||This article includes a list of references, related reading or external links, but its sources remain unclear because it lacks inline citations. (March 2012)|
A stoma (plural stomata, from Greek στόμα "mouth") is an opening, either natural or surgically created, which connects a portion of the body cavity to the outside environment. Surgical procedures in which stomata are created are ended in the suffix -ostomy and begin with a prefix denoting the organ or area being operated on.
In anatomy, a natural stoma is any opening in the body, such as the mouth. Any hollow organ can be manipulated into an artificial stoma as necessary. This includes the esophagus, stomach, duodenum, ileum, colon, pleural cavity, ureters, urinary bladder, and kidney pelvis.
One well-known form of an artificial stoma is a colostomy, which is a surgically created opening in the large intestine that allows the removal of feces out of the body, bypassing the rectum, to drain into a pouch or other collection device. The historical practice of trepanation was also a type of stoma.
Stomata are found in particular in procedures involving the gastrointestinal tract (GIT) or gastrointestinal system (GIS). The GIT begins at the mouth or oral cavity and continues until its termination, which is the anus. This surgical procedure is invoked usually as a result of and solution to disease in the GIT. The procedure involves bisecting this tube, usually between the later stage of the small intestine (ileum) and the large intestine or colon, hence colostomy, and exiting it from the body in the abdominal region.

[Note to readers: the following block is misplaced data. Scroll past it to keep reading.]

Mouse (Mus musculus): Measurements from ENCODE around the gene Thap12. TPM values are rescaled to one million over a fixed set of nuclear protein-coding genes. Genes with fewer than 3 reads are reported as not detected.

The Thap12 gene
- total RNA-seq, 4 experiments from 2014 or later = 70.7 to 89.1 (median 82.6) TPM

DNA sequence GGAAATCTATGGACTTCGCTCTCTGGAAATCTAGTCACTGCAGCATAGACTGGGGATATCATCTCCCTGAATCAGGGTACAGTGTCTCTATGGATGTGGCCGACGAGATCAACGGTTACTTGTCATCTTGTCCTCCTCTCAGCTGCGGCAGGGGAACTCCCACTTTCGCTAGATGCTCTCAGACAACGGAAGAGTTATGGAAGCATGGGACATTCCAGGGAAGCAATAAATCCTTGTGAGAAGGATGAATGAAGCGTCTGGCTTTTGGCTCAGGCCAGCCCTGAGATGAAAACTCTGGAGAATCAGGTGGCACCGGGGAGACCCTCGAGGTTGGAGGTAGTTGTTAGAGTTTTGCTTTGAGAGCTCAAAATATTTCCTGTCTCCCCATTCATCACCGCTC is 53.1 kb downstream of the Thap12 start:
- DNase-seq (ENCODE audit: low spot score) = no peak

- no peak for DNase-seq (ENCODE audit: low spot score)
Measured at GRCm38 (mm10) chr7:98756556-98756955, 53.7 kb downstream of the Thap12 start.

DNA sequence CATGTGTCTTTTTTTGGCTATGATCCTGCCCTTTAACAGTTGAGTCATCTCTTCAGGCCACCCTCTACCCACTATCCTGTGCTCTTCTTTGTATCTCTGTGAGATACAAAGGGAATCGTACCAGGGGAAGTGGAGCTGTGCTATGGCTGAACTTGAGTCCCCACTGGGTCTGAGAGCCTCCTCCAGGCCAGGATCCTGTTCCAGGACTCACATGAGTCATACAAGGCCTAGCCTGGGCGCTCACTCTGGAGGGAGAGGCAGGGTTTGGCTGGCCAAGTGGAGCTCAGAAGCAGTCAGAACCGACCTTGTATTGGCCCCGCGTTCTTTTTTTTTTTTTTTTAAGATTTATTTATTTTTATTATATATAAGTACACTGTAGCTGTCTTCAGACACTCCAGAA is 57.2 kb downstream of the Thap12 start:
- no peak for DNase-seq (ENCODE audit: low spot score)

The point of exiting is what is known as the stoma. For greatest success and to minimize negative effects, it is preferable to perform this procedure as low down in the tract as possible, as this allows the maximal amount of natural digestion to occur before eliminating fecal matter from the body. The stoma is usually covered with a removable pouching system (adhesive or mechanical) that collects and contains the output for later disposal. Modern pouching systems enable most individuals to resume normal activities and lifestyles after surgery, often with no outward physical evidence of the stoma or its pouching system. When planning the position of the stoma, a stoma nurse should bear in mind the height of the person's waist and beltline so that clothes can fit as before. Also a peri-stomal hernia belt worn from the start can help prevent the stoma from developing a serious hernia problem.
Examples of stomata
- Gastrostomy (also see percutaneous endoscopic gastrostomy)
- Urostomy (also see Ileal conduit urinary diversion)